Since many of our riders here at Rising K Ranch are quite new to horseback riding, we often find ourselves answering many of the same questions. Here is my answer to the question, "How do I stop my Horse?"
I hear this all the time: "Whoa, whoa, whoa, whoa, whoa!" in a panicked voice while the horse continues to walk or trot along.
Some of my horses- particularly my reiners and cowhorses, will stop as soon as you say, "Whoa." However, some of our horses that are better suited for beginners have grown quite accustomed to the idea that "Whoa" doesn't really mean much at all. This is becasue they hear it so much from their riders without it being followed by the proper steps. The horse basically becomes desensitized to the word. All our beginner experience level horses are still easy to stop and they're very safe to ride; they just aren't going to respond to voice cues alone.
First of all, about the only time I ever say "Whoa" is if I am running down in a well maintained arena and I want the horse to slide to a stop. And even then, 95% of the stop cue is coming from the fact that I sat down deep in the saddle and put my feet forward. If I am not performing this kind of reining horse sliding stop from a pretty fast run, then I won't use the "Whoa" cue at all. That is, if I am simply on a mountain trail at a fast trot, lope, or fast run, I will stop the horse by silently sitting down a little deeper in the saddle and, if needed, I will lightly pull on the reins. Once the horse is down to a slow trot or a walk, I will finish the stop by sitting down even deeper in the saddle and putting my feet a couple inches further forward.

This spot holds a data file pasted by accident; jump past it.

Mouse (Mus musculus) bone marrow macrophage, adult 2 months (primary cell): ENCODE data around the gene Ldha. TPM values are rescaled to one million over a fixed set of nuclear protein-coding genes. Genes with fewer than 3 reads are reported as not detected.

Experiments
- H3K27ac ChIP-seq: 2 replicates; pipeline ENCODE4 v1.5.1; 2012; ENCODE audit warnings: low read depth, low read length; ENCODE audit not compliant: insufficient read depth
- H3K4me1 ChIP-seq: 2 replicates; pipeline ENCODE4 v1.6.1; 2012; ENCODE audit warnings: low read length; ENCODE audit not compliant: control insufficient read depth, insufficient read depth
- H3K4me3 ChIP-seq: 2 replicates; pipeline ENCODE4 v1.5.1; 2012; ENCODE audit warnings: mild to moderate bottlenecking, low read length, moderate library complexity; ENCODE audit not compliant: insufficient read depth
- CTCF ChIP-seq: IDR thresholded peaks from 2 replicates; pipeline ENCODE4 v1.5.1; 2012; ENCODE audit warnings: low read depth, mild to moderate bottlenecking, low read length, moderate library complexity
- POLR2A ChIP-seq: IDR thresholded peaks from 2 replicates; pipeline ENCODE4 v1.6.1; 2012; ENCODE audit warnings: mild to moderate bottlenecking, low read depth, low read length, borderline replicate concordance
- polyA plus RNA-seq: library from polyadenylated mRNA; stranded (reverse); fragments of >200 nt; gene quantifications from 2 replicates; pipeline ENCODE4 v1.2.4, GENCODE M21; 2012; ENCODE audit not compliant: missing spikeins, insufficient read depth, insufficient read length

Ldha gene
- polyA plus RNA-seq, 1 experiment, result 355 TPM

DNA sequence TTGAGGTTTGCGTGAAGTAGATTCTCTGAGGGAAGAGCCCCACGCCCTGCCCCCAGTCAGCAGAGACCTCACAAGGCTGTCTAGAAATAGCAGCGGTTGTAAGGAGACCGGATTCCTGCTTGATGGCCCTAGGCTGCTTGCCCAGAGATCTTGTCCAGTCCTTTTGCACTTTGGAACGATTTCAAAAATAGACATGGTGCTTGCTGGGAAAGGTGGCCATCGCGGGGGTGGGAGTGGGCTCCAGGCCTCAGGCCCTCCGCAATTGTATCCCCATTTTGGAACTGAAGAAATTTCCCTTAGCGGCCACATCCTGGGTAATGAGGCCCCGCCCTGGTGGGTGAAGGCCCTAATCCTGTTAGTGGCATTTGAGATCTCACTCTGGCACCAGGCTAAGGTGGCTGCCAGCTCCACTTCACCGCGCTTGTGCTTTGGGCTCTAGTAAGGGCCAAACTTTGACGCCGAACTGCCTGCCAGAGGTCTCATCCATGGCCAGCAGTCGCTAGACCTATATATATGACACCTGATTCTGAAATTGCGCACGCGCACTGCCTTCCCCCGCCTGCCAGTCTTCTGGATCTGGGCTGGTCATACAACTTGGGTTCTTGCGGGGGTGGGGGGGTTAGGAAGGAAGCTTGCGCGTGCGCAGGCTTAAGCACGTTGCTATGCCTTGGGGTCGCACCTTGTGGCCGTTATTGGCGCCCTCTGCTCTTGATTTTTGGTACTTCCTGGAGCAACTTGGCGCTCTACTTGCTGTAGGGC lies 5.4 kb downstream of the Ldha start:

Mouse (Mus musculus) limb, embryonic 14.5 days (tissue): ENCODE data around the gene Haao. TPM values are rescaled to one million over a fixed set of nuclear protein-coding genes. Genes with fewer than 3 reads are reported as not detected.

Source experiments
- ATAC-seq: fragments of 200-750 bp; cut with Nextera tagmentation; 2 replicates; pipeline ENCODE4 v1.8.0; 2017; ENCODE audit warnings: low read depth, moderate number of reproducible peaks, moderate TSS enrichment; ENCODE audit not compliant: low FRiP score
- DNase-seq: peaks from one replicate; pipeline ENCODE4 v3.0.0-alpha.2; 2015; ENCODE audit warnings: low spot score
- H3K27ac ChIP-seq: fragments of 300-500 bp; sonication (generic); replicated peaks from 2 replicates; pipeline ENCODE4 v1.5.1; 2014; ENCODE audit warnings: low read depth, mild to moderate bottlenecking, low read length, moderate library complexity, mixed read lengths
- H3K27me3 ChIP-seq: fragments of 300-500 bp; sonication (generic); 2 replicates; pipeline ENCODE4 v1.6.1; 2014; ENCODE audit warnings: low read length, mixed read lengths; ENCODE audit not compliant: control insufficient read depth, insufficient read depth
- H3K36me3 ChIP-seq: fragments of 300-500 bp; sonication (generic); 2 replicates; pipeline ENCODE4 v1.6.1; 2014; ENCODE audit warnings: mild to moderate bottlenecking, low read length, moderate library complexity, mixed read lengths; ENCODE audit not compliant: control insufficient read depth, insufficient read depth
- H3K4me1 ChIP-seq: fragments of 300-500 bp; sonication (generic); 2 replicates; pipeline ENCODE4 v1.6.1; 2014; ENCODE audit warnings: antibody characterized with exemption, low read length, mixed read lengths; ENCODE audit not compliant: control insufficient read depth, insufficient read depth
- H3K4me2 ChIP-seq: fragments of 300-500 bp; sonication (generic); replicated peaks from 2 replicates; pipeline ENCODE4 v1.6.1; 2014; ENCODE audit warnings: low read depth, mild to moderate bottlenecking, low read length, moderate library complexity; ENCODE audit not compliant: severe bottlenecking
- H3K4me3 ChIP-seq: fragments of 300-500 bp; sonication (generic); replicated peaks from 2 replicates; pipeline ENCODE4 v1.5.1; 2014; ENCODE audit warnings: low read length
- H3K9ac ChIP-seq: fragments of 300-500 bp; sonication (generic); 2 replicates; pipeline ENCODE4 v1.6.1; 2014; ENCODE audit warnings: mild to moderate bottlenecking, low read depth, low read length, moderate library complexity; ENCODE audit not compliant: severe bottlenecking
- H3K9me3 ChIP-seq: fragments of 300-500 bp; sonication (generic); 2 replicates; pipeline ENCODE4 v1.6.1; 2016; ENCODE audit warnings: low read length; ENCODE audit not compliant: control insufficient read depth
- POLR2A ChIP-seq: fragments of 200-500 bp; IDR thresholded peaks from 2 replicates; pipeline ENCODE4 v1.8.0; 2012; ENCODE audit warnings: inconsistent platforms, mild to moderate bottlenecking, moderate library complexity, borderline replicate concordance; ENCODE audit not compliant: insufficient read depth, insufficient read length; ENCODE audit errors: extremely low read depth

The reason I don't say "Whoa" out on the trail is that I want to reserve "Whoa" for a time when it's really needed- like for a sliding stop from a run. If I use "Whoa" all the time it will become a little less meaningful.
Since I reserve "Whoa" for a sliding stop, it simply is not fair or right of me to say "Whoa" out on the trail because out in nature the ground has not been worked or dragged with a tractor. If the ground is not worked properly, a sliding stop could actually injure a horse, or at least be very uncomfortable for him, so I don't want to make my horse think that I am asking him for a sliding stop in such rough, unworked ground.
Now, if you are new to horseback riding, we will not be putting you on a reining horse with the training to perform a sliding stop like I've just been describing. Instead, we will put you on a horse that matches your experience level. The horse you ride will be one that is safe to ride on the trail at any speed, but will not be quite so sensitively trained. You can think of it like driving an Oldsmobile as compared to driving a Ferrari. Because your horse will not be quite so finely tuned into your every movement, you will be able to get away with more mistakes in your riding. (If you keep returning to Rising K Ranch for lessons, you will progress until you can ride some of our more "Ferrari" type horses.)
For beginners to horseback riding then, the stop will be performed like this:
First, sit down a little deeper in the saddle and put your feet a couple inches forward. This will prepare your body for the coming stop so that you are not propelled forward when the horse stops.
Second, pull on the reins until the horse comes to a complete stop.
Third, loosen the reins after the horse has come to a complete stop (if you don't loosen the reins after you stop, your horse will back up or will learn to pull on your hands.)
I hope to be able to have a great day of horseback riding with you whenever you come visit the Zion or Bryce Canyon National Park area!